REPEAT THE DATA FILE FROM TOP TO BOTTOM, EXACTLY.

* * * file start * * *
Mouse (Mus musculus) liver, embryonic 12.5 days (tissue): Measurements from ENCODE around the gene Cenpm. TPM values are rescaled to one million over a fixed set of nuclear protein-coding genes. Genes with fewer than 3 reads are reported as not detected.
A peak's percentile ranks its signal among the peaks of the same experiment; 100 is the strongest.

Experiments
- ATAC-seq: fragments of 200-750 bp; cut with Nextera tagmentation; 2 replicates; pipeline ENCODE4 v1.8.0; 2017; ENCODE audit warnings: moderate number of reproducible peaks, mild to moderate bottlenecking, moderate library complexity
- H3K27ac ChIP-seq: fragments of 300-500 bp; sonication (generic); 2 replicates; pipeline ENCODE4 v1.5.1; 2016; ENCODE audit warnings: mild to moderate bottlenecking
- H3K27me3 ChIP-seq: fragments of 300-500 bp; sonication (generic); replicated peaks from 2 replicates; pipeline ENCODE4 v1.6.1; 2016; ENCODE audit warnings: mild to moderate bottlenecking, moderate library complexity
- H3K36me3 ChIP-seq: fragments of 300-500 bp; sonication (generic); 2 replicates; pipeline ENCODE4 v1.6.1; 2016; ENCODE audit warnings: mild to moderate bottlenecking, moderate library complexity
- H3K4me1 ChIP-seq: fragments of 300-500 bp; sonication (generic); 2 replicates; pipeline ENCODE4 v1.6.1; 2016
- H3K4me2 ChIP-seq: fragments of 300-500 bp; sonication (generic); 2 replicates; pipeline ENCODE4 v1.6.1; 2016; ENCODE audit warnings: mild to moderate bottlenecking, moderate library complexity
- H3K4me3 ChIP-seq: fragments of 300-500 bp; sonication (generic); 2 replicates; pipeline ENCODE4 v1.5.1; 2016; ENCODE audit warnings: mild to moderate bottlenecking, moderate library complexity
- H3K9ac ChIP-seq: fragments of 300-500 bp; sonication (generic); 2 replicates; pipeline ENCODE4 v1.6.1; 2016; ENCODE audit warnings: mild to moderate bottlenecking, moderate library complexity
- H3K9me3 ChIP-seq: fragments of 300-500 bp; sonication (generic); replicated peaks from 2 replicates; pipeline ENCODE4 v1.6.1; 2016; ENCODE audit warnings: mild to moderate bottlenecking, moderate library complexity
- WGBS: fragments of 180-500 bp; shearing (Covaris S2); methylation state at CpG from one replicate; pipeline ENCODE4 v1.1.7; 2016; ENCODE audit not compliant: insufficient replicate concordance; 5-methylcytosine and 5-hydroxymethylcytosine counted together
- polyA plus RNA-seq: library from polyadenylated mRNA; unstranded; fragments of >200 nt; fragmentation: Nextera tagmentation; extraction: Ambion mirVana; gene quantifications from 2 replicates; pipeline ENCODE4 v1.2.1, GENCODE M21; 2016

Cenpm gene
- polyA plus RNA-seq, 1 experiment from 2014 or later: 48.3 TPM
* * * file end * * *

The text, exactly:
Mouse (Mus musculus) liver, embryonic 12.5 days (tissue): Measurements from ENCODE around the gene Cenpm. TPM values are rescaled to one million over a fixed set of nuclear protein-coding genes. Genes with fewer than 3 reads are reported as not detected.
A peak's percentile ranks its signal among the peaks of the same experiment; 100 is the strongest.

Experiments
- ATAC-seq: fragments of 200-750 bp; cut with Nextera tagmentation; 2 replicates; pipeline ENCODE4 v1.8.0; 2017; ENCODE audit warnings: moderate number of reproducible peaks, mild to moderate bottlenecking, moderate library complexity
- H3K27ac ChIP-seq: fragments of 300-500 bp; sonication (generic); 2 replicates; pipeline ENCODE4 v1.5.1; 2016; ENCODE audit warnings: mild to moderate bottlenecking
- H3K27me3 ChIP-seq: fragments of 300-500 bp; sonication (generic); replicated peaks from 2 replicates; pipeline ENCODE4 v1.6.1; 2016; ENCODE audit warnings: mild to moderate bottlenecking, moderate library complexity
- H3K36me3 ChIP-seq: fragments of 300-500 bp; sonication (generic); 2 replicates; pipeline ENCODE4 v1.6.1; 2016; ENCODE audit warnings: mild to moderate bottlenecking, moderate library complexity
- H3K4me1 ChIP-seq: fragments of 300-500 bp; sonication (generic); 2 replicates; pipeline ENCODE4 v1.6.1; 2016
- H3K4me2 ChIP-seq: fragments of 300-500 bp; sonication (generic); 2 replicates; pipeline ENCODE4 v1.6.1; 2016; ENCODE audit warnings: mild to moderate bottlenecking, moderate library complexity
- H3K4me3 ChIP-seq: fragments of 300-500 bp; sonication (generic); 2 replicates; pipeline ENCODE4 v1.5.1; 2016; ENCODE audit warnings: mild to moderate bottlenecking, moderate library complexity
- H3K9ac ChIP-seq: fragments of 300-500 bp; sonication (generic); 2 replicates; pipeline ENCODE4 v1.6.1; 2016; ENCODE audit warnings: mild to moderate bottlenecking, moderate library complexity
- H3K9me3 ChIP-seq: fragments of 300-500 bp; sonication (generic); replicated peaks from 2 replicates; pipeline ENCODE4 v1.6.1; 2016; ENCODE audit warnings: mild to moderate bottlenecking, moderate library complexity
- WGBS: fragments of 180-500 bp; shearing (Covaris S2); methylation state at CpG from one replicate; pipeline ENCODE4 v1.1.7; 2016; ENCODE audit not compliant: insufficient replicate concordance; 5-methylcytosine and 5-hydroxymethylcytosine counted together
- polyA plus RNA-seq: library from polyadenylated mRNA; unstranded; fragments of >200 nt; fragmentation: Nextera tagmentation; extraction: Ambion mirVana; gene quantifications from 2 replicates; pipeline ENCODE4 v1.2.1, GENCODE M21; 2016

Cenpm gene
- polyA plus RNA-seq, 1 experiment from 2014 or later: 48.3 TPM